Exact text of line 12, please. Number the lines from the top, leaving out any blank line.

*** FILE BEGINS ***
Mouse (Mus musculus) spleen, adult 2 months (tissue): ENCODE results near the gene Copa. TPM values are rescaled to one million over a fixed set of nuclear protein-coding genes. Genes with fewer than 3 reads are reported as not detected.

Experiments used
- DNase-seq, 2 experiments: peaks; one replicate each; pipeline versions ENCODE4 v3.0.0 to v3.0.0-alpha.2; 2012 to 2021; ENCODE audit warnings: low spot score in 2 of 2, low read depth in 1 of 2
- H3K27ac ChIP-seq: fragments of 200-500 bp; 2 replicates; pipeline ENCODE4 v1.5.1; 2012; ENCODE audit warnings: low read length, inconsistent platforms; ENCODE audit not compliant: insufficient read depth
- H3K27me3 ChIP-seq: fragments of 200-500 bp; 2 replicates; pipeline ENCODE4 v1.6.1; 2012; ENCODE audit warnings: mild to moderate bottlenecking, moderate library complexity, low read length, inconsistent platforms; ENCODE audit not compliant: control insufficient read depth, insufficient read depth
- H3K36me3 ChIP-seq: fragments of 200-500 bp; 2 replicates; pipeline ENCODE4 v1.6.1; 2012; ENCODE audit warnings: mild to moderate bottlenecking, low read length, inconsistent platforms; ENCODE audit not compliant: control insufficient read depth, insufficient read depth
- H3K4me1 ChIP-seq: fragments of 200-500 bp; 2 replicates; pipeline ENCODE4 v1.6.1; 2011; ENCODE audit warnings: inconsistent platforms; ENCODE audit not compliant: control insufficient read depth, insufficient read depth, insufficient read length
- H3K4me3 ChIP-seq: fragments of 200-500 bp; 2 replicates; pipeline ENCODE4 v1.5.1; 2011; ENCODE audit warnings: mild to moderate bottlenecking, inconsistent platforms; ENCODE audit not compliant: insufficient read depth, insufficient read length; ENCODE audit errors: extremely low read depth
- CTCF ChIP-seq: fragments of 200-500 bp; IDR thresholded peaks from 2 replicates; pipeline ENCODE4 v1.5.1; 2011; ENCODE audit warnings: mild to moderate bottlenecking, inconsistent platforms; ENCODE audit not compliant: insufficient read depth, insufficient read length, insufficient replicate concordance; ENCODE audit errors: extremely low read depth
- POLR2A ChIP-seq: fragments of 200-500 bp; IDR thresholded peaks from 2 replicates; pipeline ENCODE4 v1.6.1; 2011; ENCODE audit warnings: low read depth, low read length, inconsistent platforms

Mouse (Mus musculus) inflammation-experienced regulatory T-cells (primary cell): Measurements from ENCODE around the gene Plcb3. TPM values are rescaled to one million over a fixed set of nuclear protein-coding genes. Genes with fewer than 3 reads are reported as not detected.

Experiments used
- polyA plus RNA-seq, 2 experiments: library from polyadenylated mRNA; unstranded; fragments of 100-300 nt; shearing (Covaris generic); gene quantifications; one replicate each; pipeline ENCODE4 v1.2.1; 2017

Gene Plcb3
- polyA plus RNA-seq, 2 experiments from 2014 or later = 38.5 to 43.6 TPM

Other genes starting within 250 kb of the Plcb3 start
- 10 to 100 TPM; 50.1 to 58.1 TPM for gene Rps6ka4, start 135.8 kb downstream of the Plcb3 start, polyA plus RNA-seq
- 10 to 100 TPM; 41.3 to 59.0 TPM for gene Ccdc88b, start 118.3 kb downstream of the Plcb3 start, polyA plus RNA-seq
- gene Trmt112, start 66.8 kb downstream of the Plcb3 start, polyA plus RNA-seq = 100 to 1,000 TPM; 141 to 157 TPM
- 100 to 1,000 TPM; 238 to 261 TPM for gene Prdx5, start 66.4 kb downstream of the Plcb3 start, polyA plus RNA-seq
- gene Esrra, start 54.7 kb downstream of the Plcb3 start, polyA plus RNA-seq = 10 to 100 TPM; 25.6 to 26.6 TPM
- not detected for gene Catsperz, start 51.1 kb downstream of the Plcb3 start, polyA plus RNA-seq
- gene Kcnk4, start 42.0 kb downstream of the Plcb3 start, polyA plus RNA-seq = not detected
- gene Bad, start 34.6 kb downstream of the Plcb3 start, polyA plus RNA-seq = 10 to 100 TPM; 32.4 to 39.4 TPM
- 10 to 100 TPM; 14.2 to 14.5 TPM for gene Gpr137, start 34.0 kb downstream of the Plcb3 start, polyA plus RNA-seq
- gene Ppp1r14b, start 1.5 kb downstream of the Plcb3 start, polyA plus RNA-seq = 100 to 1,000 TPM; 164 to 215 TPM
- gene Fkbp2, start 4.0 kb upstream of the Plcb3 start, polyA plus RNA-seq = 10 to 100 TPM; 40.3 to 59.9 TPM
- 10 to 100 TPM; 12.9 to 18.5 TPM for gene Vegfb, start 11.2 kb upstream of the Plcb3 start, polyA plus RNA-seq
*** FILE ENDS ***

Experiments used